The desert soldier Azir has been a powerful presence for much of League of Legends’ current season, with the mage being picked or banned in practically every major tournament game. Now little more than a month away from the World Championship, Riot is finally knocking the guy down a peg.
To those unfamiliar: Azir is a mage who’s normally played as a solo mid-laner on League of Legends’ main three-lane map. A chief source of his power comes from three sand soldiers that he can summon out of thin air to fight by his side by pressing “W”:
Once Azir has his sand soldiers up and ready to fight, he can also point them towards a specific target by pressing Q—a move called “Conquering Sands.” This deals magic damage to all the enemies that the soldiers pass through on the way to their target, and also temporarily slows their movement speed. The sand soldiers also continue to auto-attack once they’ve reached their new destination.
Being able to summon three extra bodies into the fight, and then semi-directly control those summons once they’ve been conjured, has made Azir an absolute terror to deal with thanks to the way he can continuously zone out enemies and pick away at them from a safe distance. The fact that his sand soldiers can’t be targeted also means that you can’t even try to burst them down the same way you can with other summons in the game (like Annie’s iconic teddy bear, Tibbers, which turns into a big scary man-eating bear once she gets her ult move). The only way to deal with them is to avoid them for the nine seconds they’re alive.
In the 5.17 patch today, Riot said that it’s changing the way Azir’s Q (the attack order function) works in a small but meaningful way. Going forward, enemies won’t “take additional damage for being hit by soldiers beyond the first.”
Riot explained the decision in its patch notes by saying they wanted to establishing clearer “weaknesses” for the champion—i.e. making it so his soldiers don’t just let you play a match on autopilot:
The emperor’s great at a few things, but chief among them are the persistent zones of threat he can manipulate from long range, often deciding fights on foreign fronts from behind the safety of his line of soldiers. Instead of trading off his safety for lack of mobility or sustained damage for a lack of burst, Azir’s having his cake and eating it too. In an effort to preserve his reach and damage output, we’re going harder on establishing weaknesses, making it easier to close on him or avoid his damage without proper command of his forces.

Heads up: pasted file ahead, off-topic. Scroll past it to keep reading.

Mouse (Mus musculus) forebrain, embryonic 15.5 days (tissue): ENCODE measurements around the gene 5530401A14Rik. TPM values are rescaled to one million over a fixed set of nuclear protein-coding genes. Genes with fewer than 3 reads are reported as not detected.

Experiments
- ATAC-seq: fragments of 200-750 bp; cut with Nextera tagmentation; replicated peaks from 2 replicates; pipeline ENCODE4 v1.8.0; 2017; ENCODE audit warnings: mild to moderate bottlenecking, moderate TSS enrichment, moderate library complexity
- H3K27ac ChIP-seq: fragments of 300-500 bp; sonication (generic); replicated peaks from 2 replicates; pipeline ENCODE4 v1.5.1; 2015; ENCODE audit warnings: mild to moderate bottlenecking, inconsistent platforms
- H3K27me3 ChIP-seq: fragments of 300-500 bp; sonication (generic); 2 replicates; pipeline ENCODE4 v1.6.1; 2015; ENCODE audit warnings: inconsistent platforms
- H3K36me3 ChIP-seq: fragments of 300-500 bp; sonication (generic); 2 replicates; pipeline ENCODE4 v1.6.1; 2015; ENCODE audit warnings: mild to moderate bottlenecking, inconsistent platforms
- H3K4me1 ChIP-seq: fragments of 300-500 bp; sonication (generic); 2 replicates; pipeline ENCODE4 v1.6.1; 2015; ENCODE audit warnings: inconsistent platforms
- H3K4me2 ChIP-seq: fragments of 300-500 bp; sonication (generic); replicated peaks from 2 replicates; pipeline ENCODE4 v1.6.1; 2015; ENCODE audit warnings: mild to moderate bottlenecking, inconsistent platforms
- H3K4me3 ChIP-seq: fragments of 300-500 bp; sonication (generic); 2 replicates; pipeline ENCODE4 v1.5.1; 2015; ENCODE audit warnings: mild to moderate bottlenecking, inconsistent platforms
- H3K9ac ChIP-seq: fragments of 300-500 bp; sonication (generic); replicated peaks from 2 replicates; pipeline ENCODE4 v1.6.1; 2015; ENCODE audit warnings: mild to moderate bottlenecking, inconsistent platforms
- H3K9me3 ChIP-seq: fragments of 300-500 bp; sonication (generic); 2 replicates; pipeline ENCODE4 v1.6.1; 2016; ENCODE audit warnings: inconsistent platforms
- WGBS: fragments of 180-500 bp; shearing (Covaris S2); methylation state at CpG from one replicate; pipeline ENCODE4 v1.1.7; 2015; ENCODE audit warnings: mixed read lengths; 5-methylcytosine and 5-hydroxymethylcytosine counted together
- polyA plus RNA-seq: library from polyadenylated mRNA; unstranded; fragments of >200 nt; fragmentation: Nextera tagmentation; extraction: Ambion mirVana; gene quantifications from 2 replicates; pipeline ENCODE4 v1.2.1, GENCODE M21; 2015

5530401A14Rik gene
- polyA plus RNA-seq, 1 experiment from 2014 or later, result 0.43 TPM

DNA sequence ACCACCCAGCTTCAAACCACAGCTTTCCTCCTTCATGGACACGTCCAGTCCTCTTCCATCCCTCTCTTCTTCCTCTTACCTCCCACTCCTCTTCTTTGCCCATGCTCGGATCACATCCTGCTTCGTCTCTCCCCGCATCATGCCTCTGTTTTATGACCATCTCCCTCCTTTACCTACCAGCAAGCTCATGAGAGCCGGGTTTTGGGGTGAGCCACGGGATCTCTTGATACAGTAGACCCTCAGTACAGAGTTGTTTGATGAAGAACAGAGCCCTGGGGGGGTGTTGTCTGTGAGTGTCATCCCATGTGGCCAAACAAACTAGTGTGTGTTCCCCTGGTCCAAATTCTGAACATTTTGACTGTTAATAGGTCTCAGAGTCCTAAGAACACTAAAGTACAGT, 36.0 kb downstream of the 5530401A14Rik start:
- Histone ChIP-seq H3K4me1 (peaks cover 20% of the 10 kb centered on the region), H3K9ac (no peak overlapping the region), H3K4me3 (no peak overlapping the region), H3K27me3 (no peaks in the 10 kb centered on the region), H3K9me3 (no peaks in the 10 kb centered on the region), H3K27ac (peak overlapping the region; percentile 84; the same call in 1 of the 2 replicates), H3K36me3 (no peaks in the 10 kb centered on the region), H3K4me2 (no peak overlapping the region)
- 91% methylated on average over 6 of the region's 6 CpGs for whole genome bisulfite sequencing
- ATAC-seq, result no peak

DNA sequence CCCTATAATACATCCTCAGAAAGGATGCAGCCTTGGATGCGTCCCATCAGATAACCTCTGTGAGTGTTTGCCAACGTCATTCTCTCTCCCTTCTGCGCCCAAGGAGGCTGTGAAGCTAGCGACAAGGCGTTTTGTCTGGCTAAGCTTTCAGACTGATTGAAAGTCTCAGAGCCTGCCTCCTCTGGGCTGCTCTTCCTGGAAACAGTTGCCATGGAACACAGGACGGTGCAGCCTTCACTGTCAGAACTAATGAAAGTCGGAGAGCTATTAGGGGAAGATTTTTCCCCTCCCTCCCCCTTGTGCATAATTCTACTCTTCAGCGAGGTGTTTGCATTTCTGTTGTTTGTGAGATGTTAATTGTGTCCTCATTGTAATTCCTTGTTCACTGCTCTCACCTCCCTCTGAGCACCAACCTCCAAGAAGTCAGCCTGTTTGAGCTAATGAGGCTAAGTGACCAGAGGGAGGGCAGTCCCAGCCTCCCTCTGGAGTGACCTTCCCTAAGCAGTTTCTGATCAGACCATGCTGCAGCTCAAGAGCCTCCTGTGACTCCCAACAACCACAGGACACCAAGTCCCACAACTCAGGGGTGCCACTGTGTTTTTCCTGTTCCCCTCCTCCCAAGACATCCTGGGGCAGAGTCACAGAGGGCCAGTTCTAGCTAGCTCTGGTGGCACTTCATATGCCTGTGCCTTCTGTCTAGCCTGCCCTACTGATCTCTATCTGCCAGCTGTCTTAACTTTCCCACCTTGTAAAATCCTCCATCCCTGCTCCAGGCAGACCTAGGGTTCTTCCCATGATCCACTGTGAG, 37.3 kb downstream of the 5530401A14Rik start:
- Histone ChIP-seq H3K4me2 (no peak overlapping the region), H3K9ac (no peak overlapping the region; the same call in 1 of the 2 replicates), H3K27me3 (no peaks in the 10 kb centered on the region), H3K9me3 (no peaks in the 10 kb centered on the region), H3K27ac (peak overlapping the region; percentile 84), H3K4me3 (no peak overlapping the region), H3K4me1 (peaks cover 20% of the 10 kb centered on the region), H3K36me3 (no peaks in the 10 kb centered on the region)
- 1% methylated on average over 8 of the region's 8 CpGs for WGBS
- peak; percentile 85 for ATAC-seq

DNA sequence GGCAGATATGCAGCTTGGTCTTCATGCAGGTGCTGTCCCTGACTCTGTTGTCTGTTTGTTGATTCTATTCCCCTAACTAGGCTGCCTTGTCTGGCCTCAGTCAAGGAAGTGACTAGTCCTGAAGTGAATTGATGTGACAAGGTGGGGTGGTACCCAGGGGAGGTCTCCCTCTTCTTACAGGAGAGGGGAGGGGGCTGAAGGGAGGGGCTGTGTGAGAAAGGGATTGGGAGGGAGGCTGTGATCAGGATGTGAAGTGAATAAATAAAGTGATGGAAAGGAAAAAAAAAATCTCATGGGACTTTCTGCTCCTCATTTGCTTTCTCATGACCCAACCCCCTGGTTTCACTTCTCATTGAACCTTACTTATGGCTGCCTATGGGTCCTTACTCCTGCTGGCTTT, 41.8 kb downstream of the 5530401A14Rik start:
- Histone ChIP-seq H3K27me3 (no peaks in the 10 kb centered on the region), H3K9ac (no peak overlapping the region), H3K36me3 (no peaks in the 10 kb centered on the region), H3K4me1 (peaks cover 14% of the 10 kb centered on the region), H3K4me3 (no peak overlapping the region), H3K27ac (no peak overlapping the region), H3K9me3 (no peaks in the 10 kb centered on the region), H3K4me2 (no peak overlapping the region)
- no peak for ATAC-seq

This is the sort of League of Legends character nerf that sounds slight in theory, but could drastically reduce Azir’s power over the course of the game. Cutting out two of the three soldiers diminishes the champion’s potential burst damage against a single choice target, to name one major effect. It’s also all the more notable considering just how popular the guy is in League right now. The well-known League-focused YouTuber Blakinola described Azir as “the poster child of the LCS” in his latest patch rundown thanks to the fact that he’s been “so fucking strong” as of late:
And that’s just in pro games. A number of my League playing friends also breathed a sigh of relief today upon seeing the Azir nerf, saying that he’s been too popular, and too powerful, for a while now.
Other League players responded more strongly than Blakino did to the Azir nerfs, suggesting that Riot’s taken almost all the wind out of his sails:
Patrick Scarborough, one of Riot’s main designers for League of Legends’ gameplay balance, stood by the changes on Twitter, saying that he doesn’t think cutting out the additional soldiers will have that dramatic an impact on Azir’s performance:
Scarizard (as Scarborough is known in the League community) makes a good point. And League of Legends players do have a tendency to be a teensy bit melodramatic whenever the latest batch of patch notes arrive. But it’s not like Riot’s balance team is infallible either—see the terror of “Runeglaive Ezreal” that suddenly appeared earlier this year thanks to a seemingly minor change to in-game items in League. As always, time will ultimately determine where and how Azir fits into the current meta—and if he keeps being such a monster force for the rest of the season.
And speaking of nerfs to powerful champions, the 5.17 patch also increased the cooldown on the Ent-like tree monster Maokai:
...and applied a series of small-ish nerfs to the notoriously infuriating fish assassin Fizz:
But nobody’s really sad to see the cancer fish lose some power...right?